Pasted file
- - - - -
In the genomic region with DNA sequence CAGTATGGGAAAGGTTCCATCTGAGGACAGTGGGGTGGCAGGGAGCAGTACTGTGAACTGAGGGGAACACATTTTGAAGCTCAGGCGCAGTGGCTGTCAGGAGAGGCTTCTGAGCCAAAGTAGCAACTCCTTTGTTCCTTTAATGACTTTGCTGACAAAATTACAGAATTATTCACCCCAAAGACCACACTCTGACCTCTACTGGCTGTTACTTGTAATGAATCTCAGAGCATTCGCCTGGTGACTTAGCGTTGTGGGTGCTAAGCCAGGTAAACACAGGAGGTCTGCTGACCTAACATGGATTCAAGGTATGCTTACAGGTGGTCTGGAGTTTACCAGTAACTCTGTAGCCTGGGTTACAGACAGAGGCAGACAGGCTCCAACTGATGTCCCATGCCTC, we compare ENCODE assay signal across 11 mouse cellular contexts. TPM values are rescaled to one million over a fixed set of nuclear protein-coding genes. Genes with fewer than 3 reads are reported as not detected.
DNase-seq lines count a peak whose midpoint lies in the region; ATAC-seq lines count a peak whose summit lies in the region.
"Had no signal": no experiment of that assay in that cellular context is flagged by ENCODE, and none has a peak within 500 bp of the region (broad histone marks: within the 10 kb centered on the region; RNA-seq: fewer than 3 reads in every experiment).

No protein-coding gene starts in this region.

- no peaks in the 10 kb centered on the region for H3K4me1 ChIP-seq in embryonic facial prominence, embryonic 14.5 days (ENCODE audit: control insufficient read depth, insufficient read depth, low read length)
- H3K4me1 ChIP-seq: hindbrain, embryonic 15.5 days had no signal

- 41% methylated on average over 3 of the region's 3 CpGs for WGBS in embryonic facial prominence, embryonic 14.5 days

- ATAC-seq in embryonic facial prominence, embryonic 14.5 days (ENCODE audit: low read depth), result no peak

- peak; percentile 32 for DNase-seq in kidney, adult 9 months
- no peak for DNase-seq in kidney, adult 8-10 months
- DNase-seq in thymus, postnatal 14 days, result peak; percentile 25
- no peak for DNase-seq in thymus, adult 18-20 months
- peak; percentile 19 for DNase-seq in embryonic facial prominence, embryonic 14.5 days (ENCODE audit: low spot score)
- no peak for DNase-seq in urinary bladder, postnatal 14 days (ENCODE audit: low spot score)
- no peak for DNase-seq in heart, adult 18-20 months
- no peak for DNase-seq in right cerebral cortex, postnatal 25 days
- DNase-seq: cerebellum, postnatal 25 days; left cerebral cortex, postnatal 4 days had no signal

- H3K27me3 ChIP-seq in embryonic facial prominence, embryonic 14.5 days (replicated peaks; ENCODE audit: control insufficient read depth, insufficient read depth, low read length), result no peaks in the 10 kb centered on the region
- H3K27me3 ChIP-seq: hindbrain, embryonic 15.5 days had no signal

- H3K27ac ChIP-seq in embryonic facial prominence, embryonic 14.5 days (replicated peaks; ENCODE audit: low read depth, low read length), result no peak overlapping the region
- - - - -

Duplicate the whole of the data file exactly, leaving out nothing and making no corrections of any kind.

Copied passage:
In the genomic region with DNA sequence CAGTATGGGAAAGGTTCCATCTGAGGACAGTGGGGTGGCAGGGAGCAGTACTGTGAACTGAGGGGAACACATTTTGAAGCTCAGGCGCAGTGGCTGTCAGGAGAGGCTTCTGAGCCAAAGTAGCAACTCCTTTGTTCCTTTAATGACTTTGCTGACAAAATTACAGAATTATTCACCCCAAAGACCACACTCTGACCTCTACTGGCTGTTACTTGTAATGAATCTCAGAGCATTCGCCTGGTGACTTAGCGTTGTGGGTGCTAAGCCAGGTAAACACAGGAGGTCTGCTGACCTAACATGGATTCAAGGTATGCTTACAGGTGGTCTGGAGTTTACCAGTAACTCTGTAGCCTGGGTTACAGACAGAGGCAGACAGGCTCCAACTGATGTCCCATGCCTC, we compare ENCODE assay signal across 11 mouse cellular contexts. TPM values are rescaled to one million over a fixed set of nuclear protein-coding genes. Genes with fewer than 3 reads are reported as not detected.
DNase-seq lines count a peak whose midpoint lies in the region; ATAC-seq lines count a peak whose summit lies in the region.
"Had no signal": no experiment of that assay in that cellular context is flagged by ENCODE, and none has a peak within 500 bp of the region (broad histone marks: within the 10 kb centered on the region; RNA-seq: fewer than 3 reads in every experiment).

No protein-coding gene starts in this region.

- no peaks in the 10 kb centered on the region for H3K4me1 ChIP-seq in embryonic facial prominence, embryonic 14.5 days (ENCODE audit: control insufficient read depth, insufficient read depth, low read length)
- H3K4me1 ChIP-seq: hindbrain, embryonic 15.5 days had no signal

- 41% methylated on average over 3 of the region's 3 CpGs for WGBS in embryonic facial prominence, embryonic 14.5 days

- ATAC-seq in embryonic facial prominence, embryonic 14.5 days (ENCODE audit: low read depth), result no peak

- peak; percentile 32 for DNase-seq in kidney, adult 9 months
- no peak for DNase-seq in kidney, adult 8-10 months
- DNase-seq in thymus, postnatal 14 days, result peak; percentile 25
- no peak for DNase-seq in thymus, adult 18-20 months
- peak; percentile 19 for DNase-seq in embryonic facial prominence, embryonic 14.5 days (ENCODE audit: low spot score)
- no peak for DNase-seq in urinary bladder, postnatal 14 days (ENCODE audit: low spot score)
- no peak for DNase-seq in heart, adult 18-20 months
- no peak for DNase-seq in right cerebral cortex, postnatal 25 days
- DNase-seq: cerebellum, postnatal 25 days; left cerebral cortex, postnatal 4 days had no signal

- H3K27me3 ChIP-seq in embryonic facial prominence, embryonic 14.5 days (replicated peaks; ENCODE audit: control insufficient read depth, insufficient read depth, low read length), result no peaks in the 10 kb centered on the region
- H3K27me3 ChIP-seq: hindbrain, embryonic 15.5 days had no signal

- H3K27ac ChIP-seq in embryonic facial prominence, embryonic 14.5 days (replicated peaks; ENCODE audit: low read depth, low read length), result no peak overlapping the region